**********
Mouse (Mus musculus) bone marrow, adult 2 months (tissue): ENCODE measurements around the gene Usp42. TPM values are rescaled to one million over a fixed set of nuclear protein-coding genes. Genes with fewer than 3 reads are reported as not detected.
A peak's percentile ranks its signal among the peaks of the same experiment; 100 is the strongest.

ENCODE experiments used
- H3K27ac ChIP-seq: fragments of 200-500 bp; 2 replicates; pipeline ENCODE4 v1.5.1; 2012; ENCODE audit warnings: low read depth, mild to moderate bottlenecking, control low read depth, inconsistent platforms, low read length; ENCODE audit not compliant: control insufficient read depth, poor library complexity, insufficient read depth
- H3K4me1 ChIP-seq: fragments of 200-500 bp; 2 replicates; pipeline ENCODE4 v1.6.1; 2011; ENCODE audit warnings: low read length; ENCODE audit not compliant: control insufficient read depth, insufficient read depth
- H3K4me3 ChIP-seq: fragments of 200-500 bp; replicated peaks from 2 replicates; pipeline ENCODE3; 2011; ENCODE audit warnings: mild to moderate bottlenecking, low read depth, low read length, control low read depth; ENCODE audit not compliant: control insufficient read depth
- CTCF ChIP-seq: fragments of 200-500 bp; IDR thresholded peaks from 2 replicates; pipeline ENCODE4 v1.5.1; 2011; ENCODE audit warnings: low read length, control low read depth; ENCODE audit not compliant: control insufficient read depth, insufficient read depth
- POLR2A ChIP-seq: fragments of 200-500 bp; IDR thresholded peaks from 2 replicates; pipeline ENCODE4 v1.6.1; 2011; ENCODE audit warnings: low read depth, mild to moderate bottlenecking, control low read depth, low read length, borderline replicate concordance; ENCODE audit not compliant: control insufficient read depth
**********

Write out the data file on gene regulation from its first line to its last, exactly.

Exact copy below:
Mouse (Mus musculus) bone marrow, adult 2 months (tissue): ENCODE measurements around the gene Usp42. TPM values are rescaled to one million over a fixed set of nuclear protein-coding genes. Genes with fewer than 3 reads are reported as not detected.
A peak's percentile ranks its signal among the peaks of the same experiment; 100 is the strongest.

ENCODE experiments used
- H3K27ac ChIP-seq: fragments of 200-500 bp; 2 replicates; pipeline ENCODE4 v1.5.1; 2012; ENCODE audit warnings: low read depth, mild to moderate bottlenecking, control low read depth, inconsistent platforms, low read length; ENCODE audit not compliant: control insufficient read depth, poor library complexity, insufficient read depth
- H3K4me1 ChIP-seq: fragments of 200-500 bp; 2 replicates; pipeline ENCODE4 v1.6.1; 2011; ENCODE audit warnings: low read length; ENCODE audit not compliant: control insufficient read depth, insufficient read depth
- H3K4me3 ChIP-seq: fragments of 200-500 bp; replicated peaks from 2 replicates; pipeline ENCODE3; 2011; ENCODE audit warnings: mild to moderate bottlenecking, low read depth, low read length, control low read depth; ENCODE audit not compliant: control insufficient read depth
- CTCF ChIP-seq: fragments of 200-500 bp; IDR thresholded peaks from 2 replicates; pipeline ENCODE4 v1.5.1; 2011; ENCODE audit warnings: low read length, control low read depth; ENCODE audit not compliant: control insufficient read depth, insufficient read depth
- POLR2A ChIP-seq: fragments of 200-500 bp; IDR thresholded peaks from 2 replicates; pipeline ENCODE4 v1.6.1; 2011; ENCODE audit warnings: low read depth, mild to moderate bottlenecking, control low read depth, low read length, borderline replicate concordance; ENCODE audit not compliant: control insufficient read depth